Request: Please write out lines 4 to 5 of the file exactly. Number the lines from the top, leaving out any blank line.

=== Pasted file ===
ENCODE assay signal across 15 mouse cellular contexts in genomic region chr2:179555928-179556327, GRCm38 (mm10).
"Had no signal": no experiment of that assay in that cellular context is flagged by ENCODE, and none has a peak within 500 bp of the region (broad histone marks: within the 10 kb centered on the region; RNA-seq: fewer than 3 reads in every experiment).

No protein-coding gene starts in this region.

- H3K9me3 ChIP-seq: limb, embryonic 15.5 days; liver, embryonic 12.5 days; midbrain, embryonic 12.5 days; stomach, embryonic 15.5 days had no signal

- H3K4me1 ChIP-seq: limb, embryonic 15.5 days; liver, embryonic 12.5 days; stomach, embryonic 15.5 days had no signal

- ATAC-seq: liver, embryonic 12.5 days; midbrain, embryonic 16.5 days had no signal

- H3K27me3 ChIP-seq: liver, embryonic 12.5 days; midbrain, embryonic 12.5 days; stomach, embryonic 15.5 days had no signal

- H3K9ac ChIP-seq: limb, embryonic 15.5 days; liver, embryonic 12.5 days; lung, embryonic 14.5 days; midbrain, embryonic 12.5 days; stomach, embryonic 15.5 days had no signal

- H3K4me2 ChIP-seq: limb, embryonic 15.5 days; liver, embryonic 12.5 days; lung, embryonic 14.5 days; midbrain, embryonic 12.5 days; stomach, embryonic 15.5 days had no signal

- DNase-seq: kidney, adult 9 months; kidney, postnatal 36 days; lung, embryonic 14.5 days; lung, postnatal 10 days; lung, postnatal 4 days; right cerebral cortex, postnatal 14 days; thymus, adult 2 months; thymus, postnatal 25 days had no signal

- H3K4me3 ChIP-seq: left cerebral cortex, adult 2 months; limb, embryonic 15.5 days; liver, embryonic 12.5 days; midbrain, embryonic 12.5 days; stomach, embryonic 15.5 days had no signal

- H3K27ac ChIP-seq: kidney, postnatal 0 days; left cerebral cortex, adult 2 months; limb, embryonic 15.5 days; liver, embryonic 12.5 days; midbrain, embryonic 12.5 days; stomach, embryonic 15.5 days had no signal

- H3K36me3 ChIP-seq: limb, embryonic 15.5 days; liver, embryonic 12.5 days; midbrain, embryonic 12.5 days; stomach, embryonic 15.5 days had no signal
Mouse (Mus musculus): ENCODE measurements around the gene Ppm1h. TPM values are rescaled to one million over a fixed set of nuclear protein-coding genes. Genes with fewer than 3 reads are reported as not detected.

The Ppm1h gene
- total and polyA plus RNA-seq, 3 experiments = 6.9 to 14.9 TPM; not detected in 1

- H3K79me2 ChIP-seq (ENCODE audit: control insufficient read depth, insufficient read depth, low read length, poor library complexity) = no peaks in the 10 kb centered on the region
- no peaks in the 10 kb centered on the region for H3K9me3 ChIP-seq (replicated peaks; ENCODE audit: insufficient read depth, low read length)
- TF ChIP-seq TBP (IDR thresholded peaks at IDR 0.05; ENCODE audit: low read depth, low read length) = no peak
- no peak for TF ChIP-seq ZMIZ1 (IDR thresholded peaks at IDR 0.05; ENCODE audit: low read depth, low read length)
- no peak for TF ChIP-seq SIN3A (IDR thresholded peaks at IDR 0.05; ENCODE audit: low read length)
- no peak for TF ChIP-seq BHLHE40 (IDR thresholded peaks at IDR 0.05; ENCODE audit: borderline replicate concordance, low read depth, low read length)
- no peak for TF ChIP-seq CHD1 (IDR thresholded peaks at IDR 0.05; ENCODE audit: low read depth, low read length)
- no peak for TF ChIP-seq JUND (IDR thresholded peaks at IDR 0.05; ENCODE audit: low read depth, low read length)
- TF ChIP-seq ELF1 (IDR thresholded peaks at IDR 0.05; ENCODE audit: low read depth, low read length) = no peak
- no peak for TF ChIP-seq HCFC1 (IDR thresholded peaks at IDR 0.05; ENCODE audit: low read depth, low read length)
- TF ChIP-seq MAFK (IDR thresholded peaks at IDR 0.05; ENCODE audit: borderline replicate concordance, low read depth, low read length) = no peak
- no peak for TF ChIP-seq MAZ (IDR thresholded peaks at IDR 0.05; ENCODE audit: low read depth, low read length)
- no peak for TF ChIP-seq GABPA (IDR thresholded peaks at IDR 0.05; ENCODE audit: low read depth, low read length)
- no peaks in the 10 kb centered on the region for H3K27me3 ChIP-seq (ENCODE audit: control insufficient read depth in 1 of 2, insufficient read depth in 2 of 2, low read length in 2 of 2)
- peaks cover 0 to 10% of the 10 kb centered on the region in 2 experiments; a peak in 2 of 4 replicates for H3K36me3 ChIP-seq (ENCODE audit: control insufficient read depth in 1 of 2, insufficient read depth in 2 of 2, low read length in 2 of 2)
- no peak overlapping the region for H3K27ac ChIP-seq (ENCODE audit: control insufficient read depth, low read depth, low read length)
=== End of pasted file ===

- H3K9me3 ChIP-seq: limb, embryonic 15.5 days; liver, embryonic 12.5 days; midbrain, embryonic 12.5 days; stomach, embryonic 15.5 days had no signal

- H3K4me1 ChIP-seq: limb, embryonic 15.5 days; liver, embryonic 12.5 days; stomach, embryonic 15.5 days had no signal